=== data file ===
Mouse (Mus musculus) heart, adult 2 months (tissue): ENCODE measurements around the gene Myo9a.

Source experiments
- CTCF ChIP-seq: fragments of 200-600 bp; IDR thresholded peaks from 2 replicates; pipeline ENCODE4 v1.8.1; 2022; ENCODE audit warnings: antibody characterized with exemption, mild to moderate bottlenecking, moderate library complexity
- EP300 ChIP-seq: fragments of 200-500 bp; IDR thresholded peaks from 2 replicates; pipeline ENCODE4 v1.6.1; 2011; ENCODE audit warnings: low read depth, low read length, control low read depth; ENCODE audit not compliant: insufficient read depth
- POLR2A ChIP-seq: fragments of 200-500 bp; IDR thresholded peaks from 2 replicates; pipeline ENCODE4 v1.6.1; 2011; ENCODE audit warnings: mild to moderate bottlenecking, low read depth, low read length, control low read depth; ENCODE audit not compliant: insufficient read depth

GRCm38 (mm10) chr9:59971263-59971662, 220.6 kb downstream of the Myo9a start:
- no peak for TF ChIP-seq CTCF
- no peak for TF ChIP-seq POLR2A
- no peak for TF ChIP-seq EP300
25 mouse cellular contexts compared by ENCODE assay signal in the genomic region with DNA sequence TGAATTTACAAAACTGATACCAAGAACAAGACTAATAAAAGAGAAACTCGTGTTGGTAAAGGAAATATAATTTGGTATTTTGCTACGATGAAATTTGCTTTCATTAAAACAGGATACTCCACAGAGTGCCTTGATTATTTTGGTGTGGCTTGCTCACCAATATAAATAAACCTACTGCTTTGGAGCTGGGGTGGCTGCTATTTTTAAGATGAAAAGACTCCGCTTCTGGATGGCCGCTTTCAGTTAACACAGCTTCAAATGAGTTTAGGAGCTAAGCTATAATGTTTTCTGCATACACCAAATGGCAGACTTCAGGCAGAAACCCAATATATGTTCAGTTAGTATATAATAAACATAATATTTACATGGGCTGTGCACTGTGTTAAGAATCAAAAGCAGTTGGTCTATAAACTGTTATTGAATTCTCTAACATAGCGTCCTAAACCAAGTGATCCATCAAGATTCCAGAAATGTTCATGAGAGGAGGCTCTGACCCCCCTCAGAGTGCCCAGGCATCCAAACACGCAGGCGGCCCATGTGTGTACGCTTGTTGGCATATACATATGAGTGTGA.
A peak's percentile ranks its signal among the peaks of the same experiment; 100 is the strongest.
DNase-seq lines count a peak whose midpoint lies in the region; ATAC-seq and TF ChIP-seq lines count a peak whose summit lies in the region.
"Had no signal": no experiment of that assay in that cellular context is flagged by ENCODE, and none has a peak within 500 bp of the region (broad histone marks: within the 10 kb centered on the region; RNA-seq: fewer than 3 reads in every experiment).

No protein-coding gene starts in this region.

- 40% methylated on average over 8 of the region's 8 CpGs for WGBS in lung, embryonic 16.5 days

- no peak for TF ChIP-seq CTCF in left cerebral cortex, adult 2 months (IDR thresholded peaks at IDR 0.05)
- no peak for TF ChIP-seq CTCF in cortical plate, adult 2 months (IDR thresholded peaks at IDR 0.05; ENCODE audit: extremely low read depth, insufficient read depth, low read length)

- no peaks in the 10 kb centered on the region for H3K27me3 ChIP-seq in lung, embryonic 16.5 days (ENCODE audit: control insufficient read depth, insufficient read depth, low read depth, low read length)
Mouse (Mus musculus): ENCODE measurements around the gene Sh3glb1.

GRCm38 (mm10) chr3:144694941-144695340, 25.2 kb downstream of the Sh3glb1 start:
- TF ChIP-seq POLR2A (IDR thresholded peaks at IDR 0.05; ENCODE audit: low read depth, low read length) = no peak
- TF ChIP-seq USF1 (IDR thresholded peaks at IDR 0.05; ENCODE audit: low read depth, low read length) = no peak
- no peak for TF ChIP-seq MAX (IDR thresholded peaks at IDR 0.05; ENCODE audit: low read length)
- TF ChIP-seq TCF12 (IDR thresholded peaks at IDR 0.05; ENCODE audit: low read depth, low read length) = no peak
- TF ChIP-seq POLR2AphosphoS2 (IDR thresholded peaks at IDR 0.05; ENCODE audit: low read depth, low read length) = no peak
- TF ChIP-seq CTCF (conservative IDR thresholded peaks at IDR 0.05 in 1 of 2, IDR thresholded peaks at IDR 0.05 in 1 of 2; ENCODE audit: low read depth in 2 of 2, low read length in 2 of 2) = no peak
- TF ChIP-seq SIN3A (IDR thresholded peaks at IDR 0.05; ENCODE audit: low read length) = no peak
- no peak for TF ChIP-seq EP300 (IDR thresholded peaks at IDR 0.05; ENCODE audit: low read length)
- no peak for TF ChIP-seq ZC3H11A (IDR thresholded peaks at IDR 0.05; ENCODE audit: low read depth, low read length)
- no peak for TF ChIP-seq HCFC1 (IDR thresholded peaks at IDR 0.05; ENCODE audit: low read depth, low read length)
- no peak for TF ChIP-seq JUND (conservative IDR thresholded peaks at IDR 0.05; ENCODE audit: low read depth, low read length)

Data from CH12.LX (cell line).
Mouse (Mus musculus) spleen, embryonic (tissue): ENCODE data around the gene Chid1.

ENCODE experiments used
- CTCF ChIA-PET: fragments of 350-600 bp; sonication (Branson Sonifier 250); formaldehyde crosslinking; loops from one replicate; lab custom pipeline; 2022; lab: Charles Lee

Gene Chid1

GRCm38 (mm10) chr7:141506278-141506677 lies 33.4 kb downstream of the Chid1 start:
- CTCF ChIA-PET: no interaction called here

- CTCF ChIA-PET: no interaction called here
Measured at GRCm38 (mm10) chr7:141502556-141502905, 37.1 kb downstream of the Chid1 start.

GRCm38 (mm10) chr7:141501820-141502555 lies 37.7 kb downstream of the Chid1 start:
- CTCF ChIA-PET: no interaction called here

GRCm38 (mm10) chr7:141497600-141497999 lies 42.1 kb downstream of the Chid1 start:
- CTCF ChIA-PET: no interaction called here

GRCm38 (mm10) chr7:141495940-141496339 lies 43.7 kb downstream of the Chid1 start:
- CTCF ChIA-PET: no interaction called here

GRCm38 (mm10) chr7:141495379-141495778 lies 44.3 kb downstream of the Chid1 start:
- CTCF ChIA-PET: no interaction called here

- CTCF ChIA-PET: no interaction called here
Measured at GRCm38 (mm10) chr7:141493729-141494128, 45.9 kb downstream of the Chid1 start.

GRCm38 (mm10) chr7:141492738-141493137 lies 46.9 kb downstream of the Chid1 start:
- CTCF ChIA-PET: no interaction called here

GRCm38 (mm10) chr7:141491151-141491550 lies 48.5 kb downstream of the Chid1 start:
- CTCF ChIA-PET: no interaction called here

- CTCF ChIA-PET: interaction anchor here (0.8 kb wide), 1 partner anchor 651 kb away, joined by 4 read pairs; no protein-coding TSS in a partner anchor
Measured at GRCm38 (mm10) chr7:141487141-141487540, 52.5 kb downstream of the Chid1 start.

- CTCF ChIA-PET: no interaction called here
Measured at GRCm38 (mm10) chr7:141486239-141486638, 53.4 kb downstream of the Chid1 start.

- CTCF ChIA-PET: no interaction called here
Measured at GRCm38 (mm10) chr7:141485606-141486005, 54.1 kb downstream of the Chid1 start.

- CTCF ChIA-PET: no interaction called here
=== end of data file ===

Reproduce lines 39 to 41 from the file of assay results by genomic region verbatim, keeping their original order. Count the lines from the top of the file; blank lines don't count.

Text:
- CTCF ChIA-PET: no interaction called here
Measured at GRCm38 (mm10) chr7:141502556-141502905, 37.1 kb downstream of the Chid1 start.

GRCm38 (mm10) chr7:141501820-141502555 lies 37.7 kb downstream of the Chid1 start: